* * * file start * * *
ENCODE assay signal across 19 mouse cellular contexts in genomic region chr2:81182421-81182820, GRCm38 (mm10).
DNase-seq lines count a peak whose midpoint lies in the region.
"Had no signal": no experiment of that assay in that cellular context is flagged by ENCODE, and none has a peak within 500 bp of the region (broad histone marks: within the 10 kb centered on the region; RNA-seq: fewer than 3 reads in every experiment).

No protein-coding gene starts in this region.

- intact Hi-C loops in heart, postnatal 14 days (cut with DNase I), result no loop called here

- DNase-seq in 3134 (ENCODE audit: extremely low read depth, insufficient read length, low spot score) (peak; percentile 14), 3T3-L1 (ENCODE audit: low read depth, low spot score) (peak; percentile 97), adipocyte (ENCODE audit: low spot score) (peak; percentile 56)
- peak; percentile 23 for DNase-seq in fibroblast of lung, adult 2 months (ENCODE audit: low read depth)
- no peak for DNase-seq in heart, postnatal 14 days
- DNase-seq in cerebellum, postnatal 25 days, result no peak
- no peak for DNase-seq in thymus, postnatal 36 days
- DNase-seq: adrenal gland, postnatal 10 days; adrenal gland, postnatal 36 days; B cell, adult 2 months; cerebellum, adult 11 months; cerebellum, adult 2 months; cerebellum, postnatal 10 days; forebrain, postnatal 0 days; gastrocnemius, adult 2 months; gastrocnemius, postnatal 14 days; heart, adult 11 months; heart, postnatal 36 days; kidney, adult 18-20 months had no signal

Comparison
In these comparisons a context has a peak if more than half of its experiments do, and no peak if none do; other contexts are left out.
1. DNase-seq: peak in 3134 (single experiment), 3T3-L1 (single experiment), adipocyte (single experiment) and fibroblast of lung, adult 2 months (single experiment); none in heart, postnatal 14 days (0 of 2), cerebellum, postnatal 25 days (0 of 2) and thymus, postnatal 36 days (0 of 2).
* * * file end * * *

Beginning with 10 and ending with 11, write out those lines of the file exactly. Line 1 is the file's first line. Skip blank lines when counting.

- no peak for DNase-seq in thymus, postnatal 36 days
- DNase-seq: adrenal gland, postnatal 10 days; adrenal gland, postnatal 36 days; B cell, adult 2 months; cerebellum, adult 11 months; cerebellum, adult 2 months; cerebellum, postnatal 10 days; forebrain, postnatal 0 days; gastrocnemius, adult 2 months; gastrocnemius, postnatal 14 days; heart, adult 11 months; heart, postnatal 36 days; kidney, adult 18-20 months had no signal